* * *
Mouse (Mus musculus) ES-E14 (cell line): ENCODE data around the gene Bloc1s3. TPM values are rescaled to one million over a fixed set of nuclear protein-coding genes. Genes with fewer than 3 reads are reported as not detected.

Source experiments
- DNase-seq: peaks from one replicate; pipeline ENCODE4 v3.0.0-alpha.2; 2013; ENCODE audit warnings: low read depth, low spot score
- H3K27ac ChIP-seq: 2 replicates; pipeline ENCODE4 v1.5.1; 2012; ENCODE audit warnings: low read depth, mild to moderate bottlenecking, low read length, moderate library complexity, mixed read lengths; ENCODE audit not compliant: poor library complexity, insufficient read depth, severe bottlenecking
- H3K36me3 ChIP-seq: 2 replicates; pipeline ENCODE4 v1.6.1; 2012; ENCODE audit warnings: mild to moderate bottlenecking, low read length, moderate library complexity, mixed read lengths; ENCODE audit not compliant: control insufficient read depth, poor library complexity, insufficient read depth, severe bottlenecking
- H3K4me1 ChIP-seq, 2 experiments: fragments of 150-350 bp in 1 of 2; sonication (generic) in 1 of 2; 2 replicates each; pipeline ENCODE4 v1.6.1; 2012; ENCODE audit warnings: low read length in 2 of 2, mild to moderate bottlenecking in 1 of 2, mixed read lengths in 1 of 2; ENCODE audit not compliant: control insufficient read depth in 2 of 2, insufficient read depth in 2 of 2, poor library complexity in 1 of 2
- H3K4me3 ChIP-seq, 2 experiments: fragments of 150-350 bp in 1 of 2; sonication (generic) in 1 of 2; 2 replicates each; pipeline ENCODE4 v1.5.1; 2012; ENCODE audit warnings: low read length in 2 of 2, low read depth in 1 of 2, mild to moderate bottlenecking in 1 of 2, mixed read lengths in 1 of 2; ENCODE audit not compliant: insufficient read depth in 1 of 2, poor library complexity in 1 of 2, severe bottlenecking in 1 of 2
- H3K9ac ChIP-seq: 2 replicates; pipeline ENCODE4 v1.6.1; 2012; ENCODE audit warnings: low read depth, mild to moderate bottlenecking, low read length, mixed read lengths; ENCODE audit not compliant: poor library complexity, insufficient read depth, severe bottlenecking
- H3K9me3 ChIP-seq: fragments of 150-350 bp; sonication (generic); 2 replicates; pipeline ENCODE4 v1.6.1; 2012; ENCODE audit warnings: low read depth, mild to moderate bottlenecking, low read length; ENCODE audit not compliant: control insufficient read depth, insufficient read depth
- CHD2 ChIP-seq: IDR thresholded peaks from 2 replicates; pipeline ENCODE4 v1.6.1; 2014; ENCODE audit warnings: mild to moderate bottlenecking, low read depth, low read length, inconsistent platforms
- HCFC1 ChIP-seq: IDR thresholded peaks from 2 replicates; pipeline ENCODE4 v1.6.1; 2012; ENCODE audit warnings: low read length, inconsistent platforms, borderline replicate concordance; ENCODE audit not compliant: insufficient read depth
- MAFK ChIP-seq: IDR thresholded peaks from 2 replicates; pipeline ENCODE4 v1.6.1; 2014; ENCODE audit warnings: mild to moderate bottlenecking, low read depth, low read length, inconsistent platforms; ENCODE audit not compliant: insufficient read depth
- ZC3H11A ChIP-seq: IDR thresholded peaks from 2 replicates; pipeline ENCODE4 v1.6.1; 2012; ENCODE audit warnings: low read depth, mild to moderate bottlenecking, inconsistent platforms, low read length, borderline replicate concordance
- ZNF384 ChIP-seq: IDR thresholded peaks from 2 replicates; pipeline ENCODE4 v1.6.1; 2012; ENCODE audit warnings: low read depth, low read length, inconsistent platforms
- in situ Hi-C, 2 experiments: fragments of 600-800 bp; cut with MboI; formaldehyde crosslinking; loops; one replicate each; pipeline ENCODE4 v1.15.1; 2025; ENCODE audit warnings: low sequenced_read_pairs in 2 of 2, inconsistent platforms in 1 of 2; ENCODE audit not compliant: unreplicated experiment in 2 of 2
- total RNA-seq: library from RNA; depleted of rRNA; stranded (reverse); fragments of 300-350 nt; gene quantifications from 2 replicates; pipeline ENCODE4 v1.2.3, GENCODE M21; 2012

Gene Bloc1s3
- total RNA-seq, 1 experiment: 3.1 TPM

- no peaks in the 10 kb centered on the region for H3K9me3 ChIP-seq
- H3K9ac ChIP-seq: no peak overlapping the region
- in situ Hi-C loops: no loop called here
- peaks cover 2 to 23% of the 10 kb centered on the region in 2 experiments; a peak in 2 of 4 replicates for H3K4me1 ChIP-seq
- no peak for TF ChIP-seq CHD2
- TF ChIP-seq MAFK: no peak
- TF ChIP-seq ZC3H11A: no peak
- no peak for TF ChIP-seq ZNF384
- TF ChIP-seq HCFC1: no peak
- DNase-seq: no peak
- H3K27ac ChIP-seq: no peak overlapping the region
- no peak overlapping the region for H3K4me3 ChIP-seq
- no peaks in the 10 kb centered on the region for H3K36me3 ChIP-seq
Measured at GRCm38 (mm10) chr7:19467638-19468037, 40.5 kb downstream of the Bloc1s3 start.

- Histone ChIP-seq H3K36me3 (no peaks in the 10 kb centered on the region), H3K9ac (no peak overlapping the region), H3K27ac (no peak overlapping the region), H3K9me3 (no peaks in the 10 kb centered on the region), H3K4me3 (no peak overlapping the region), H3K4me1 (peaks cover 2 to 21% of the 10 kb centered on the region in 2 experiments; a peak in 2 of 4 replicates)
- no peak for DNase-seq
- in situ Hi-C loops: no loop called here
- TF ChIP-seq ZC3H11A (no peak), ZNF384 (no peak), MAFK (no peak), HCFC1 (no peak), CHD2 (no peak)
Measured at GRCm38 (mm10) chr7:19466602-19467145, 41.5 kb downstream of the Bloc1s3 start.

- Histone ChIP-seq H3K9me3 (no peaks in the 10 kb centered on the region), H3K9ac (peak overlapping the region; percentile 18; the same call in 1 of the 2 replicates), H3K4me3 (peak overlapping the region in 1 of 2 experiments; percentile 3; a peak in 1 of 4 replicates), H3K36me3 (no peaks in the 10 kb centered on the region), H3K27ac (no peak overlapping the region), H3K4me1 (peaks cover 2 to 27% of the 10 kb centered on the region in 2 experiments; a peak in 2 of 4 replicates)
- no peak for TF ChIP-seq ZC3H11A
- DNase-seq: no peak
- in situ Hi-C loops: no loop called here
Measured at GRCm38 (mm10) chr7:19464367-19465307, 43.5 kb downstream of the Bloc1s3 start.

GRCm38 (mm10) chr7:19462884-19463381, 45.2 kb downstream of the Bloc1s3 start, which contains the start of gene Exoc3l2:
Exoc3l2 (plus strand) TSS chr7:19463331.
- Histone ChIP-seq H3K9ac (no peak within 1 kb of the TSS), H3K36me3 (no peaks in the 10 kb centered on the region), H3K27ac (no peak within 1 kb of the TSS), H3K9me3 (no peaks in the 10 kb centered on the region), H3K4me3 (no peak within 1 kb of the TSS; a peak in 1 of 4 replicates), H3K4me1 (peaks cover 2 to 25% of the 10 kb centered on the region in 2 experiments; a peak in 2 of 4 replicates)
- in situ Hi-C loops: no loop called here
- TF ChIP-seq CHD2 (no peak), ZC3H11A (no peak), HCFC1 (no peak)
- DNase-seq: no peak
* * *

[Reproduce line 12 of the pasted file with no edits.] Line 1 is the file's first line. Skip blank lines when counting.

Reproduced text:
- MAFK ChIP-seq: IDR thresholded peaks from 2 replicates; pipeline ENCODE4 v1.6.1; 2014; ENCODE audit warnings: mild to moderate bottlenecking, low read depth, low read length, inconsistent platforms; ENCODE audit not compliant: insufficient read depth